Movie review: ‘New Year’s Eve’ (2011)

“New Year’s Eve,” written by Katherine Fugate, directed by Garry Marshall, 118 minutes, rated PG-13.

Before going into “New Year’s Eve,” the gimmicky follow-up to Garry Marshall’s “Valentine’s Day,” there are a few unmistakable red flags:

  • The first is that the film has brought together the insufferable forces of Ashton Kutcher, Katherine Heigl, Jessica Biel, Josh Duhamel and Halle Berry.
  • The second is that “New Year’s Eve” creates a universe where Bon Jovi’s character Jensen is supposed to be a world-renowned pop icon. I’m not buying it.
  • The third is that Marshall seems to believe Bon Jovi is still remotely relevant as an actor. Again, I’m not buying it.

For those unfamiliar with the formula established in “Valentine’s Day,” Marshall uses his Hollywood pull to bring together about 20 big-name celebrities, mashing together a dozen 15- to 20-minute vignettes centered around a holiday. Here, that holiday is New Year’s Eve. Throw in some slightly stale pop music with actors dancing, kissing and coping with embarrassing and awkward moments, and you’ve got yourself a movie.

Shame on you, screenwriter Katherine Fugate, for being so lazy.

Unlike its source of inspiration, “Love Actually,” “New Year’s Eve” is a nothing more than a money grab for actors who want to hide behind other actors’ names – a project where nobody thinks they’ll be held accountable. But here I am, telling Robert De Niro and Hilary Swank that yes, we noticed you were in this film. And yes, it’s another serious blemish on both of your careers.

Then there’s Zac Efron, whose career seems to be rapidly slipping away from him. Once, he was the leading man of his generation, getting the attention of acclaimed directors such as Richard Linklater. Now, whether it’s from a lack of options or by choice, he’s slumming in movies such as “New Year’s Eve” or an upcoming adaptation of a Nicholas Sparks’ novel.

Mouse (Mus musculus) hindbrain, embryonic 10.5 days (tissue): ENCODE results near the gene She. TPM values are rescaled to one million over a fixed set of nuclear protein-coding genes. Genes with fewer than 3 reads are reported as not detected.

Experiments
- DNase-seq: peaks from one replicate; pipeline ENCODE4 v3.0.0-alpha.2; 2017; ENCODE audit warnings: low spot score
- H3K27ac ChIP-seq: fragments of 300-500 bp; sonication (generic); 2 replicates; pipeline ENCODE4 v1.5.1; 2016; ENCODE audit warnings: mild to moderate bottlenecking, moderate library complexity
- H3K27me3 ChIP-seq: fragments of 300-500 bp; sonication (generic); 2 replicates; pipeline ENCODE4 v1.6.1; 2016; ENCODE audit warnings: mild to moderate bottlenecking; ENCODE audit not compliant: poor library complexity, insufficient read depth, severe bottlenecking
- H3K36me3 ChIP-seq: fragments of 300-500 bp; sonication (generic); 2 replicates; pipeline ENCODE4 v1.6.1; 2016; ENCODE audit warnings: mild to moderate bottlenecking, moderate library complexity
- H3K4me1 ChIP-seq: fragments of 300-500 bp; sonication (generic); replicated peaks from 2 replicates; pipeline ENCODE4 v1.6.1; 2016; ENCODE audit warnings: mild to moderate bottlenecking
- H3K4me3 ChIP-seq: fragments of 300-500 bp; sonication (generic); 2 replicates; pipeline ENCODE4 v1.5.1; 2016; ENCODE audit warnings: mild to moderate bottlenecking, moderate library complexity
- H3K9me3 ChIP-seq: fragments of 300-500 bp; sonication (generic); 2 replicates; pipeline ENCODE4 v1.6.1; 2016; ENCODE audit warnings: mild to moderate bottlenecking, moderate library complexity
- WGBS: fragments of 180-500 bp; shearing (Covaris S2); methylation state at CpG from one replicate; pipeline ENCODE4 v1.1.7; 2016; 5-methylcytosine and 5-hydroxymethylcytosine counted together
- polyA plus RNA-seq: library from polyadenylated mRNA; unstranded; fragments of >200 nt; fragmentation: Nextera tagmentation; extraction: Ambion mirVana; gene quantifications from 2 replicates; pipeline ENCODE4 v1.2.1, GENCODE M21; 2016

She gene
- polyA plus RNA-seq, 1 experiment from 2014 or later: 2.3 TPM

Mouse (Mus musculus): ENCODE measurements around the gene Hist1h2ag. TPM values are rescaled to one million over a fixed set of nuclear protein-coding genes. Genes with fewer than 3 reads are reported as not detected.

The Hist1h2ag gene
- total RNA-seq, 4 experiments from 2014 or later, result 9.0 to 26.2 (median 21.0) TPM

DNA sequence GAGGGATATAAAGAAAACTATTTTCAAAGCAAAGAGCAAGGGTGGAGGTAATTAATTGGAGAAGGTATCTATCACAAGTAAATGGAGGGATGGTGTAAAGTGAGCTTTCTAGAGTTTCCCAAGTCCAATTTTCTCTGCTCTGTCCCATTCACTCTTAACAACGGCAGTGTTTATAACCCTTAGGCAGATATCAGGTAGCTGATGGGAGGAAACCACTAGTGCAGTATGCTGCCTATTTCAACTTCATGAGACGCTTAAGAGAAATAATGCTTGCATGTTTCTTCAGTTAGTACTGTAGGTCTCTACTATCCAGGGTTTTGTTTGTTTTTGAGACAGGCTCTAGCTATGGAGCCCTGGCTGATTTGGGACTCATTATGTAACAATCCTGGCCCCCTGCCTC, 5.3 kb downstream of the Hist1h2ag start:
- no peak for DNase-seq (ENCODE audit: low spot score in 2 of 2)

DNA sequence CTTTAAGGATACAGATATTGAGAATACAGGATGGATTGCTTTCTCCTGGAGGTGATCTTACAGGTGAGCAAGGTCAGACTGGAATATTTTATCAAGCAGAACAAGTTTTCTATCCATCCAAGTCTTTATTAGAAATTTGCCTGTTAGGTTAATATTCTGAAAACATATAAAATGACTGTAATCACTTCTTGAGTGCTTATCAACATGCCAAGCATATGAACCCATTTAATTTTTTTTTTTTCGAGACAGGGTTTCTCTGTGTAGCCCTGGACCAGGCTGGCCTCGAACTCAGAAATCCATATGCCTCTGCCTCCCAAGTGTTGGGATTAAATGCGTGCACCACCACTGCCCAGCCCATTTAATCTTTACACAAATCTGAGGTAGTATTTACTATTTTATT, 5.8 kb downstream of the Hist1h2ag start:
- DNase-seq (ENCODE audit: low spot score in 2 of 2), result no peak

Sure, “Valentine’s Day” was a weak effort from everyone involved. However, “New Year’s Eve” is a downright embarrassment. What it all boils down to is these actors just don’t care. There isn’t a genuine moment in the movie. They want your money, but they don’t want to work terribly hard to entertain you. It’s the very definition of what’s wrong with movies these days.

Just to make sure I didn’t leave anybody out, here’s a list of some other actors who should be held responsible for “New Year’s Eve”: Seth Meyers, Michelle Pfeiffer, Sarah Paulson, Til Schweiger, Carla Gugino, Sofia Vergara, Lea Michelle, Sarah Jessica Parker, Abigail Breslin, Chris “Ludacris” Bridges, Cary Elwes, Common and Alyssa Milano. While we’re on the subject, why is Alyssa Milano even in this? Isn’t there a terrible made-for-TV movie somewhere looking for a leading lady?

Grade: F

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2 Responses to Movie review: ‘New Year’s Eve’ (2011)

  1. Til Schweiger apologizes to no man.

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